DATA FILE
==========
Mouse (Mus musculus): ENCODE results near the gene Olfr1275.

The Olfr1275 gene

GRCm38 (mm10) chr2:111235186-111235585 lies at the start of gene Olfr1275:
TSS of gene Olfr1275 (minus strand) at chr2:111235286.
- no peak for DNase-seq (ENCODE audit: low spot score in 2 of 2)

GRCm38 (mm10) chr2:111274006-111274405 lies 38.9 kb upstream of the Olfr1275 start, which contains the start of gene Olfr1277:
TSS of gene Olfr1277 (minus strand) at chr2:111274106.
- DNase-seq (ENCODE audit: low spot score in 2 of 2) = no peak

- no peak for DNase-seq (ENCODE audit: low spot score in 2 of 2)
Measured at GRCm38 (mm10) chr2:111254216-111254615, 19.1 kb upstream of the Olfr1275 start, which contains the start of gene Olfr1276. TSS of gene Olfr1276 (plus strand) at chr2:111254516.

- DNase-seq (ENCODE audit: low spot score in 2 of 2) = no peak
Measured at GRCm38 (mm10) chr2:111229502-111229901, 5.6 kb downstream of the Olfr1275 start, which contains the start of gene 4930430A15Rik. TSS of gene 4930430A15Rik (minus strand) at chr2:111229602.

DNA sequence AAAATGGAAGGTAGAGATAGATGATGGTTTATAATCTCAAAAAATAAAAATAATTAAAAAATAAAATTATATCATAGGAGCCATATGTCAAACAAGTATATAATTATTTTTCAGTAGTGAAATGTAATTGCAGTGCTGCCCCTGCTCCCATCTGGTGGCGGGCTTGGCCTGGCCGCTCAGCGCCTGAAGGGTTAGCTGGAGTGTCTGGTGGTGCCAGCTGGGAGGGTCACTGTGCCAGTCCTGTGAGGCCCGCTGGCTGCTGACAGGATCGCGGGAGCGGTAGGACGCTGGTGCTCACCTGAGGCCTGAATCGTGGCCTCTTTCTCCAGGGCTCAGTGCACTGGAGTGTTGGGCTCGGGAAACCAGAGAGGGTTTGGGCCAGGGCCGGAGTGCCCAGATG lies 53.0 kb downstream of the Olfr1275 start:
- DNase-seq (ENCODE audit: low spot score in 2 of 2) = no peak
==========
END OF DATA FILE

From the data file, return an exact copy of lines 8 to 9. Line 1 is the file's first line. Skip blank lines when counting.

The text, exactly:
- DNase-seq (ENCODE audit: low spot score in 2 of 2) = no peak

- no peak for DNase-seq (ENCODE audit: low spot score in 2 of 2)